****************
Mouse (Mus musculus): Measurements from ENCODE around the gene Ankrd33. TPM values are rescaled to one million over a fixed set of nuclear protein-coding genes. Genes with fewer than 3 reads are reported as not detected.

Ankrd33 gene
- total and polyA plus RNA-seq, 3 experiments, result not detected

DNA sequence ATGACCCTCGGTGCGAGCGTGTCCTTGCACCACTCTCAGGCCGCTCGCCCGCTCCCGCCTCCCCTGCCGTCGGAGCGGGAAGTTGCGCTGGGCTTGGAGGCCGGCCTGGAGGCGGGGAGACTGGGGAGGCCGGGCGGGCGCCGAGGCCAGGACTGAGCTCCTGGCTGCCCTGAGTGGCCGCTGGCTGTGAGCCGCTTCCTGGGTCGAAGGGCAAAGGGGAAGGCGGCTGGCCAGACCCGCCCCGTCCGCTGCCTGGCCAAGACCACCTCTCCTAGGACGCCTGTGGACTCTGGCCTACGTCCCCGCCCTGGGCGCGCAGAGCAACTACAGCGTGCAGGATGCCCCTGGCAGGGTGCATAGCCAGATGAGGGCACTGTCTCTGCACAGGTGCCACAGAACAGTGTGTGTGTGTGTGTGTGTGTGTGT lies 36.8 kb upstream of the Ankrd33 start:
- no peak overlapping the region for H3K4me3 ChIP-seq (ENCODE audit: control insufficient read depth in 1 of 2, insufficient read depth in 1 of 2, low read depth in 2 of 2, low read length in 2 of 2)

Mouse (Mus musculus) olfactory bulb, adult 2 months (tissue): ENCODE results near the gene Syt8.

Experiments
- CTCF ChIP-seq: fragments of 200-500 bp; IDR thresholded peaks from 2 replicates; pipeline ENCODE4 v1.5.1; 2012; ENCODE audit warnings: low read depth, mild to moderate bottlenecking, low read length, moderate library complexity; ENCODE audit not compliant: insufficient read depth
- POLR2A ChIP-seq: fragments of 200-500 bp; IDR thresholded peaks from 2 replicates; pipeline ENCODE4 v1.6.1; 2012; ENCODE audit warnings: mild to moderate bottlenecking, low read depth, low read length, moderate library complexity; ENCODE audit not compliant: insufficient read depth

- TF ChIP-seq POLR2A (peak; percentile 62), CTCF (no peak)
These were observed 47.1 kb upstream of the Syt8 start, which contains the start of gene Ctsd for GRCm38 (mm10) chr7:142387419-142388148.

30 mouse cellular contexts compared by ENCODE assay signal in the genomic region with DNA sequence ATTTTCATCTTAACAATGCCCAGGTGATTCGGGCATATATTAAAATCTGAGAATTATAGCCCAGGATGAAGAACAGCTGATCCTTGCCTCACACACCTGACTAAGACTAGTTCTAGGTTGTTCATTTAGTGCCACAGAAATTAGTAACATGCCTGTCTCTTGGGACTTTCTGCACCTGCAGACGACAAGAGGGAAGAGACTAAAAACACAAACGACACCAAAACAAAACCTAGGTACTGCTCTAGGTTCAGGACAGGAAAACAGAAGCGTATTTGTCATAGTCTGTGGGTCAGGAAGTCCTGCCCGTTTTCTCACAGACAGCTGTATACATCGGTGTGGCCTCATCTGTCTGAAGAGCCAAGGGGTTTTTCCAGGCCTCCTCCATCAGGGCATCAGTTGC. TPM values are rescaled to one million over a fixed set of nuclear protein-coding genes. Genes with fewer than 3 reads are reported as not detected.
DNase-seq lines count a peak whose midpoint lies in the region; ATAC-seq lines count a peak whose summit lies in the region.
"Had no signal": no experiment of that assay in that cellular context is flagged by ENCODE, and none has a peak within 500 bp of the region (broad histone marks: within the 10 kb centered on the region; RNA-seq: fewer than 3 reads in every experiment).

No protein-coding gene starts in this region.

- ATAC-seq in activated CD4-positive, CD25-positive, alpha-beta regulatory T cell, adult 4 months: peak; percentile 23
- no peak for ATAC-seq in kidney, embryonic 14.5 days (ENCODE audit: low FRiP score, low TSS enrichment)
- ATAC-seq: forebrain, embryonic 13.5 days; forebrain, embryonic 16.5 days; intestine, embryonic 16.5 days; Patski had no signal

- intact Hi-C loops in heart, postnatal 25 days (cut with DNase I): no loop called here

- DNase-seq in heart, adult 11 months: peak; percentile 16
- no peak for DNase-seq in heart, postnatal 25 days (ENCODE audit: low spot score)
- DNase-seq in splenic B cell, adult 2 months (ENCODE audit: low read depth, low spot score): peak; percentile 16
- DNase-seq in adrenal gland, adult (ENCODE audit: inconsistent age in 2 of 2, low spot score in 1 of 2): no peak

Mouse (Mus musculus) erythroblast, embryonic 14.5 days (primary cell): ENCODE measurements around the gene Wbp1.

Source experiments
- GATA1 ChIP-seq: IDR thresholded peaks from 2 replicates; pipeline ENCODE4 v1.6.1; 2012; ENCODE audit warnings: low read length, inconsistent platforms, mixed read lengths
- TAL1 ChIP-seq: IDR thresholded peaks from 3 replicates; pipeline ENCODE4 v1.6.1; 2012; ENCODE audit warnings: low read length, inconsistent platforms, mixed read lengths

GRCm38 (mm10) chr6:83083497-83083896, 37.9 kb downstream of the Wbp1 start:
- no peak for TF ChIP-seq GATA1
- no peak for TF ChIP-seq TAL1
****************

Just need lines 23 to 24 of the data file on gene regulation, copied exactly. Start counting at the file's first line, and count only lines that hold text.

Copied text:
- DNase-seq in adrenal gland, adult (ENCODE audit: inconsistent age in 2 of 2, low spot score in 1 of 2): no peak

Mouse (Mus musculus) erythroblast, embryonic 14.5 days (primary cell): ENCODE measurements around the gene Wbp1.